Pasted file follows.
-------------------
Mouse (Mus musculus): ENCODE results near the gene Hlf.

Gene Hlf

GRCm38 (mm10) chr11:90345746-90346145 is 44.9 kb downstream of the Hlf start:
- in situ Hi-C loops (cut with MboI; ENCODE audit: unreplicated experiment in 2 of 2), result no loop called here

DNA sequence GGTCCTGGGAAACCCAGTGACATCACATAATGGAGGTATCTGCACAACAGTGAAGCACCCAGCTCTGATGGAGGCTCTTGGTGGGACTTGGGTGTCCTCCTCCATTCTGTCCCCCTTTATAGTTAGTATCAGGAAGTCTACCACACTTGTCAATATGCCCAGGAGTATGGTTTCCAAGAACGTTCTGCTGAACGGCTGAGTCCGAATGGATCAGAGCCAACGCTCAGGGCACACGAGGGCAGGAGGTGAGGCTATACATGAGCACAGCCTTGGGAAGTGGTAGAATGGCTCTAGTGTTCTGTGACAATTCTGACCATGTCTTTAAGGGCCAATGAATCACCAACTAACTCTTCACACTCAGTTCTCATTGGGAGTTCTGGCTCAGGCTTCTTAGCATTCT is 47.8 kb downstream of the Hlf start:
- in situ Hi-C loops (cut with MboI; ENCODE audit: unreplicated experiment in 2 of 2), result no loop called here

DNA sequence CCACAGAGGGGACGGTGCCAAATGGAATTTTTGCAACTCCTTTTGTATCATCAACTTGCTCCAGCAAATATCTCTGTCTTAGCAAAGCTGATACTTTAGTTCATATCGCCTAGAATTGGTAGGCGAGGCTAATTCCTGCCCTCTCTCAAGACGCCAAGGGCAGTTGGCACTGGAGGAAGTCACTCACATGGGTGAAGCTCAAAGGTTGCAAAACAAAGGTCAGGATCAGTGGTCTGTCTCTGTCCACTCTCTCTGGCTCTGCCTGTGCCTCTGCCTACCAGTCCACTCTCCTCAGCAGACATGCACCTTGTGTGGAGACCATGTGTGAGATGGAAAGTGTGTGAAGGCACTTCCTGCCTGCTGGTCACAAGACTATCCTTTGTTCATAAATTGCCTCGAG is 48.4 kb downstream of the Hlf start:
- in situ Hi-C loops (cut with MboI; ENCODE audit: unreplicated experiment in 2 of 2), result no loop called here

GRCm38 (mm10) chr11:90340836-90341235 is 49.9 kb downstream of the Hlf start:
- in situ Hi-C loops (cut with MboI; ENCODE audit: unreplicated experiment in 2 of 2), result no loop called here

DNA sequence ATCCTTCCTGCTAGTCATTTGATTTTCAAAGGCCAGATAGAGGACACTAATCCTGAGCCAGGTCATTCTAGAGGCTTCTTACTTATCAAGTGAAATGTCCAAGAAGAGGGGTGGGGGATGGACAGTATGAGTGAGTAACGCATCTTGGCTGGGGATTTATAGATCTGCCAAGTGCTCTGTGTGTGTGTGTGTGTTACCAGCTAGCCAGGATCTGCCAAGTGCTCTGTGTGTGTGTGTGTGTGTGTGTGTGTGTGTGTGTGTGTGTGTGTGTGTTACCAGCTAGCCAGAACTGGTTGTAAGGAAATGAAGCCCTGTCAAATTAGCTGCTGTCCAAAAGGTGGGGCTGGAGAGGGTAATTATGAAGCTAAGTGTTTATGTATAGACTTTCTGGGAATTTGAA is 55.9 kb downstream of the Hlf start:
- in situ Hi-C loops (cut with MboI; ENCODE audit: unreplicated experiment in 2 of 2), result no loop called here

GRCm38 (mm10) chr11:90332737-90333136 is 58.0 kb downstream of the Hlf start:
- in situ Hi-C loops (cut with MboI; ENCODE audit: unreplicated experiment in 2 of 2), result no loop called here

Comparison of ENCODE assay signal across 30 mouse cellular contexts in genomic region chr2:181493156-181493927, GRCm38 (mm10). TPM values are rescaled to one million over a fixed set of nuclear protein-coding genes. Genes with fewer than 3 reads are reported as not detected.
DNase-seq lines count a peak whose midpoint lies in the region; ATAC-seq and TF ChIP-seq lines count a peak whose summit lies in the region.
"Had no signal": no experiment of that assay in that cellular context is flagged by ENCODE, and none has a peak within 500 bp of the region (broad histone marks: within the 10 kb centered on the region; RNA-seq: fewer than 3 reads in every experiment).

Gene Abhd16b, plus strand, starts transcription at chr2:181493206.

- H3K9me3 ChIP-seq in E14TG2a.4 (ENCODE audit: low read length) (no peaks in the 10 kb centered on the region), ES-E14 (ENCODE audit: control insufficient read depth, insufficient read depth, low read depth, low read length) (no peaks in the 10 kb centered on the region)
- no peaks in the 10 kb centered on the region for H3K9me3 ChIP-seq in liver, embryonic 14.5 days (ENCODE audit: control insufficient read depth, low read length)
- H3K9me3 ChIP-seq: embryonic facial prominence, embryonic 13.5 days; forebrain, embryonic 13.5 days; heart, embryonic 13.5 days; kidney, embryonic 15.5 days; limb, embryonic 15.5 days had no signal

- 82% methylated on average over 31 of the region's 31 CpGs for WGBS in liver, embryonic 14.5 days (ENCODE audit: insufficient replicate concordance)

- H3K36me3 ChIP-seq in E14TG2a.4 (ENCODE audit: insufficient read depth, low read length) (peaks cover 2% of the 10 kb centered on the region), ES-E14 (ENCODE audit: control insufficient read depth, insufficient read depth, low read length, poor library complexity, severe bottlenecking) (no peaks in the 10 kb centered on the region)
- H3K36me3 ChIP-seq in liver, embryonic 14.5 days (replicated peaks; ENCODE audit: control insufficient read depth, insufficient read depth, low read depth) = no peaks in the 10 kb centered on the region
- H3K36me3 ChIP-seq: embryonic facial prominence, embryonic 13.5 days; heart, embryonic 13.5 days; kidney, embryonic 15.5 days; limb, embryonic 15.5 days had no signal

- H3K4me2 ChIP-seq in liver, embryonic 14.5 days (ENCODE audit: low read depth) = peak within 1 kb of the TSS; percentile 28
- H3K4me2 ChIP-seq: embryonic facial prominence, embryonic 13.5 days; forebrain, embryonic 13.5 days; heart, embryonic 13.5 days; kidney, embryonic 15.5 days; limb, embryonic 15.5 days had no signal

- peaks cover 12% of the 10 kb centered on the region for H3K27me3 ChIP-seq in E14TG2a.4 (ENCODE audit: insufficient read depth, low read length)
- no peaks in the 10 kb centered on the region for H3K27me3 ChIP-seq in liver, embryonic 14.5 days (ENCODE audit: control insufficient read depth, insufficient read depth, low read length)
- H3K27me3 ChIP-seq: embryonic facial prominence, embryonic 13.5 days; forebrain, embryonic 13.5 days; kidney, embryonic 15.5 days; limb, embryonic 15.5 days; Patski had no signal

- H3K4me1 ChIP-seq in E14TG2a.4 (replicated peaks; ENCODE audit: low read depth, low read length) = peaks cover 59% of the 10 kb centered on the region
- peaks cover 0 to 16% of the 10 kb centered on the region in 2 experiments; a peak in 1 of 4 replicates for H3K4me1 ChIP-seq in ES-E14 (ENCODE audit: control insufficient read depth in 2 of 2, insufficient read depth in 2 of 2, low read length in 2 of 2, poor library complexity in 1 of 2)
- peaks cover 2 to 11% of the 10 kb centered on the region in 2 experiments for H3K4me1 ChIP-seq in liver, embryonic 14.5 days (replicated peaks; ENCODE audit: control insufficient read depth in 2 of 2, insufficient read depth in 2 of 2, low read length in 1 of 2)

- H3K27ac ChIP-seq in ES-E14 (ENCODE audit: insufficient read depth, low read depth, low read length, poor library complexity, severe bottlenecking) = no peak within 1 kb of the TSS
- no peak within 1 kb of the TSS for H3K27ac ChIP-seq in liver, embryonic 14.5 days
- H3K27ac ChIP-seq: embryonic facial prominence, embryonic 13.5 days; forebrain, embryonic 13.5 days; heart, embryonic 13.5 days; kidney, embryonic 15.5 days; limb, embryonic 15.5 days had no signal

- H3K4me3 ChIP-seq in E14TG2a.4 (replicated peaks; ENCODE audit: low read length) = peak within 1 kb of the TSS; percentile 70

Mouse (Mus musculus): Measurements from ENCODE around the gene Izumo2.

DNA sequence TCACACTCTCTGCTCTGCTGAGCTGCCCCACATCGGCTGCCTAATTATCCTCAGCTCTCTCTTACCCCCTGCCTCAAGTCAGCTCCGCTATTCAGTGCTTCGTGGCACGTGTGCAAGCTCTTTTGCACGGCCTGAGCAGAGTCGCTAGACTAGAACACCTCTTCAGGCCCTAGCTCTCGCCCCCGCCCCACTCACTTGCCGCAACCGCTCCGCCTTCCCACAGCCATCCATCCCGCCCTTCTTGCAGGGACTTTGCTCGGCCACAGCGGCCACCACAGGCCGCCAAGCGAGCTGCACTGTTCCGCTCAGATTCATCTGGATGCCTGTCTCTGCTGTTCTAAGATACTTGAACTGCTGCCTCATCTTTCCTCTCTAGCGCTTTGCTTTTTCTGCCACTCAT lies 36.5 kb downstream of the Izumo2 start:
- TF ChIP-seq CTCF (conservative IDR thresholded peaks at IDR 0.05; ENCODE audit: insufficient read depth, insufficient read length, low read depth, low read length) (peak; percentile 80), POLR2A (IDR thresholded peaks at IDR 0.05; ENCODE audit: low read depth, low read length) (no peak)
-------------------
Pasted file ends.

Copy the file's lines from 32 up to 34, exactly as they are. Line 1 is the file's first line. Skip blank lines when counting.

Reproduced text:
- peaks cover 0 to 16% of the 10 kb centered on the region in 2 experiments; a peak in 1 of 4 replicates for H3K4me1 ChIP-seq in ES-E14 (ENCODE audit: control insufficient read depth in 2 of 2, insufficient read depth in 2 of 2, low read length in 2 of 2, poor library complexity in 1 of 2)
- peaks cover 2 to 11% of the 10 kb centered on the region in 2 experiments for H3K4me1 ChIP-seq in liver, embryonic 14.5 days (replicated peaks; ENCODE audit: control insufficient read depth in 2 of 2, insufficient read depth in 2 of 2, low read length in 1 of 2)

- H3K27ac ChIP-seq in ES-E14 (ENCODE audit: insufficient read depth, low read depth, low read length, poor library complexity, severe bottlenecking) = no peak within 1 kb of the TSS